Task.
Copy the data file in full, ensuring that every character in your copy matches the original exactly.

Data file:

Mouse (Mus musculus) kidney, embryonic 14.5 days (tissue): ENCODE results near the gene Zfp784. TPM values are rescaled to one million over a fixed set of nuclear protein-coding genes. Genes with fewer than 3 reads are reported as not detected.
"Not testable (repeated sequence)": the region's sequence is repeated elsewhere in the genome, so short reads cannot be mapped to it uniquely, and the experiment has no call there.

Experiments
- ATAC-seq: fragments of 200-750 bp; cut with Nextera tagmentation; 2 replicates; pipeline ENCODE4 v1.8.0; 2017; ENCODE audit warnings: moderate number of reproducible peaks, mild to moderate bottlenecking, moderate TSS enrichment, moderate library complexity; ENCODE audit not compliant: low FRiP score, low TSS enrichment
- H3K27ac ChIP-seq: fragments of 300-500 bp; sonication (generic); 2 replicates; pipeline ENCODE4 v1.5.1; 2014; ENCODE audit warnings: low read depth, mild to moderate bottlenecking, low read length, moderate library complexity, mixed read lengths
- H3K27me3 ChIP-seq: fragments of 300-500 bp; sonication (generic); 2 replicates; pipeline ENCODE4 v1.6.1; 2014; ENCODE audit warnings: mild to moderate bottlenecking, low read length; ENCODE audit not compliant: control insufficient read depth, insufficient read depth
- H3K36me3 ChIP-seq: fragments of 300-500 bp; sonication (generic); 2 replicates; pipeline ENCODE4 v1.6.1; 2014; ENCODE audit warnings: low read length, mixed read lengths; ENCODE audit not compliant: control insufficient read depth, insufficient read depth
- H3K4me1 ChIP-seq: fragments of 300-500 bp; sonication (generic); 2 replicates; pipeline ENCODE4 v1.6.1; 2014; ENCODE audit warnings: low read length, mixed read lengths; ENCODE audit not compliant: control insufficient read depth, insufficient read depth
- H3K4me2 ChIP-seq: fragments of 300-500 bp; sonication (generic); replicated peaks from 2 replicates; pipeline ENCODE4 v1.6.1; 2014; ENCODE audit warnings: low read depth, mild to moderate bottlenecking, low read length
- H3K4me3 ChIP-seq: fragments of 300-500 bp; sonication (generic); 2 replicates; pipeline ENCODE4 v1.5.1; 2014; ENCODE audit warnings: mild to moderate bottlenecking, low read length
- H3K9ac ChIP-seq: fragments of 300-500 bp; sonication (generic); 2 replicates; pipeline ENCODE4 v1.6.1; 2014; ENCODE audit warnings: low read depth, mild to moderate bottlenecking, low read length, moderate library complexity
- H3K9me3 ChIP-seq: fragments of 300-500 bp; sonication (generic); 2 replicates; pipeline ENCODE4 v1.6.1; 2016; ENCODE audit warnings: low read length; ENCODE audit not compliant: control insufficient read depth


Mouse (Mus musculus) kidney, embryonic 14.5 days (tissue): ENCODE results near the gene Zfp784. TPM values are rescaled to one million over a fixed set of nuclear protein-coding genes. Genes with fewer than 3 reads are reported as not detected.
"Not testable (repeated sequence)": the region's sequence is repeated elsewhere in the genome, so short reads cannot be mapped to it uniquely, and the experiment has no call there.

Experiments
- ATAC-seq: fragments of 200-750 bp; cut with Nextera tagmentation; 2 replicates; pipeline ENCODE4 v1.8.0; 2017; ENCODE audit warnings: moderate number of reproducible peaks, mild to moderate bottlenecking, moderate TSS enrichment, moderate library complexity; ENCODE audit not compliant: low FRiP score, low TSS enrichment
- H3K27ac ChIP-seq: fragments of 300-500 bp; sonication (generic); 2 replicates; pipeline ENCODE4 v1.5.1; 2014; ENCODE audit warnings: low read depth, mild to moderate bottlenecking, low read length, moderate library complexity, mixed read lengths
- H3K27me3 ChIP-seq: fragments of 300-500 bp; sonication (generic); 2 replicates; pipeline ENCODE4 v1.6.1; 2014; ENCODE audit warnings: mild to moderate bottlenecking, low read length; ENCODE audit not compliant: control insufficient read depth, insufficient read depth
- H3K36me3 ChIP-seq: fragments of 300-500 bp; sonication (generic); 2 replicates; pipeline ENCODE4 v1.6.1; 2014; ENCODE audit warnings: low read length, mixed read lengths; ENCODE audit not compliant: control insufficient read depth, insufficient read depth
- H3K4me1 ChIP-seq: fragments of 300-500 bp; sonication (generic); 2 replicates; pipeline ENCODE4 v1.6.1; 2014; ENCODE audit warnings: low read length, mixed read lengths; ENCODE audit not compliant: control insufficient read depth, insufficient read depth
- H3K4me2 ChIP-seq: fragments of 300-500 bp; sonication (generic); replicated peaks from 2 replicates; pipeline ENCODE4 v1.6.1; 2014; ENCODE audit warnings: low read depth, mild to moderate bottlenecking, low read length
- H3K4me3 ChIP-seq: fragments of 300-500 bp; sonication (generic); 2 replicates; pipeline ENCODE4 v1.5.1; 2014; ENCODE audit warnings: mild to moderate bottlenecking, low read length
- H3K9ac ChIP-seq: fragments of 300-500 bp; sonication (generic); 2 replicates; pipeline ENCODE4 v1.6.1; 2014; ENCODE audit warnings: low read depth, mild to moderate bottlenecking, low read length, moderate library complexity
- H3K9me3 ChIP-seq: fragments of 300-500 bp; sonication (generic); 2 replicates; pipeline ENCODE4 v1.6.1; 2016; ENCODE audit warnings: low read length; ENCODE audit not compliant: control insufficient read depth